dayswaitinglist = data['DaysInWaitingList'] #20

custype = data['CustomerType'] #21

adr = data['ADR'] #22

rcps = data['RequiredCarParkingSpaces'] #23

totalsqr = data['TotalOfSpecialRequests'] #24

reserv = data['ReservationStatus'] #25

x = np.column_stack((leadtime,staysweekendnights,staysweeknights,adults,children,babies,meal,country,marketsegment,distributionchannel,isrepeatedguest,previouscancellations,previousbookingsnotcanceled,reservedroomtype,assignedroomtype,bookingchanges,deptype,agent,company,dayswaitinglist,custype,adr,rcps,totalsqr,reserv))

x = sm.add_constant(x, prepend=True)

y=y.values

As mentioned, there are many variables included in the analysis – not all of them will be relevant in determining whether a customer is likely to cancel or not.

To solve this issue, the Extra Trees Classifier is used to print the importance of each variable in numerical format, and the variables with the highest ranked importance are then chosen accordingly.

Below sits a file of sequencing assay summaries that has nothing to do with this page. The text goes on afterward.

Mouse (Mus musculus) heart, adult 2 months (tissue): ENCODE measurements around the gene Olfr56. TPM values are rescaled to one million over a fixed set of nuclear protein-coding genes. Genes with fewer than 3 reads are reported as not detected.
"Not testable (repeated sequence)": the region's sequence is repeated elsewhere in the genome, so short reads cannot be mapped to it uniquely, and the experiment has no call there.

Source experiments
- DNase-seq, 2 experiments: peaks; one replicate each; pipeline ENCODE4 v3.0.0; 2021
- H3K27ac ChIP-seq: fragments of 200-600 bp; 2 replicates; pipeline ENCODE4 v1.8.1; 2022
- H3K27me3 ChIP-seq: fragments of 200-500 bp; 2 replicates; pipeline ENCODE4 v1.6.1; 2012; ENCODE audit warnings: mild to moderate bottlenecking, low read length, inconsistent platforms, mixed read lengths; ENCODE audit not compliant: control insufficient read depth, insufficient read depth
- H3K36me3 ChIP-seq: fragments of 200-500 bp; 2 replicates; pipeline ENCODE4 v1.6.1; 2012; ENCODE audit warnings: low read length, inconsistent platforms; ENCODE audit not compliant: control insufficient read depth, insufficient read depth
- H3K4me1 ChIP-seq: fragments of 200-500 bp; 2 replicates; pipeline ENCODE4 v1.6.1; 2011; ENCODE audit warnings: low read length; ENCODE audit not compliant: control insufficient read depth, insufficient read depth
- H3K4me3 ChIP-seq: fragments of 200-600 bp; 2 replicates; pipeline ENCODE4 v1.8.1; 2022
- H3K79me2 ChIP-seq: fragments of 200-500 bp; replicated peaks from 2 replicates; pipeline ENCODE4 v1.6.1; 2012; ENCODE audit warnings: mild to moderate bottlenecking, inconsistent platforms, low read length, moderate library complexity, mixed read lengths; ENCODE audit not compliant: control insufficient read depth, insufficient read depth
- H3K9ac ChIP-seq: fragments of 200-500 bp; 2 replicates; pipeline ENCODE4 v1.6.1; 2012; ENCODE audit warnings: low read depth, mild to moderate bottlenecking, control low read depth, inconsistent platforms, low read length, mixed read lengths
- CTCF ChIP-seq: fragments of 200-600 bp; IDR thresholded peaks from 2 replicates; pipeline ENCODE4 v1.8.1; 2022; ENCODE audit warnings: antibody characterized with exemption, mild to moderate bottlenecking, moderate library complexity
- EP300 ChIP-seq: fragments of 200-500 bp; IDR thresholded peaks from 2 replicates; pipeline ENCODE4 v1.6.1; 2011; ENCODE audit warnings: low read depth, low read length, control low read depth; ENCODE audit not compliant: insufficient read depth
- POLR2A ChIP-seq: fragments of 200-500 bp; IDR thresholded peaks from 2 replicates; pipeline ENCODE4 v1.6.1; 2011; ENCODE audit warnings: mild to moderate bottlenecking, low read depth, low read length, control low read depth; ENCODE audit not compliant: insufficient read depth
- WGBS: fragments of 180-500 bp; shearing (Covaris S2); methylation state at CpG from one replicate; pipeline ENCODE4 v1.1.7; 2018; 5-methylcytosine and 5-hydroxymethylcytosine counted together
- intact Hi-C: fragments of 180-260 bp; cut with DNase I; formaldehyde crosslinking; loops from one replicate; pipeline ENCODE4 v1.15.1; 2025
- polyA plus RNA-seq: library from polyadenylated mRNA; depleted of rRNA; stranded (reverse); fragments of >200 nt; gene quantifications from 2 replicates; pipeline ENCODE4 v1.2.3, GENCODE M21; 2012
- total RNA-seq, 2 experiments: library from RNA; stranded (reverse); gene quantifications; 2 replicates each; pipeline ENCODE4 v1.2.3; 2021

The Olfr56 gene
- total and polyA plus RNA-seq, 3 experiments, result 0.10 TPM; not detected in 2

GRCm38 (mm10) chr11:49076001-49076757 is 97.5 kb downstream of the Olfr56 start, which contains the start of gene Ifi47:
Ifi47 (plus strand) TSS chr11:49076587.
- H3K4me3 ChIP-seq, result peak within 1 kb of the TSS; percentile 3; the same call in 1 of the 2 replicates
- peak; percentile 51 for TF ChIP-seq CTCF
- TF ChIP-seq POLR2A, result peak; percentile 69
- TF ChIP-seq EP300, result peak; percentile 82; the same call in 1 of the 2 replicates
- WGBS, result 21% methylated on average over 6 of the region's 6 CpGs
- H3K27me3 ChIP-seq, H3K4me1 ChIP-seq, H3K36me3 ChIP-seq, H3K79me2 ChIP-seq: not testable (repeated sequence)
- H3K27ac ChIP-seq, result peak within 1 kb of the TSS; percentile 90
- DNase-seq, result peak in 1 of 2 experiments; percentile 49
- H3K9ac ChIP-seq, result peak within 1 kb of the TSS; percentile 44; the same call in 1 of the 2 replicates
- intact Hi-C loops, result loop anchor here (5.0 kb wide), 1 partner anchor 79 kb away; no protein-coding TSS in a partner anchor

`from sklearn.ensemble import ExtraTreesClassifiermodel = ExtraTreesClassifier()model.fit(x, y)print(model.feature_importances_)`

Here are the generated readings:

`[0.00000000e+00 2.36504430e-02 2.65915082e-03 3.40313029e-03 3.50712001e-03 1.67339965e-03 2.97023878e-04 1.58653873e-03 3.91496135e-02 1.85636966e-02 2.22467425e-03 5.43228409e-03 5.89261930e-03 9.18391152e-04 2.70472970e-03 6.05852112e-03`

5.39940598e-03 2.44619382e-02 8.44330541e-03 1.28580667e-03

5.00680306e-04 9.39879434e-03 5.81957644e-03 6.67617266e-02

4.81097875e-03 7.55396451e-01]

Here is a breakdown of the feature importance in Excel format:

From the above, the top six identified features of importance are **reservation status**, **country**, **required car parking spaces**, **deposit type**, **customer type**, and **lead time**.

However, a couple of caveats worth mentioning:

**Reservation status**cannot be used to predict hotel cancellations as the two are highly correlated, i.e. if the reservation status is cancelled, then this variable will already reflect this.When an initial logistic regression was run,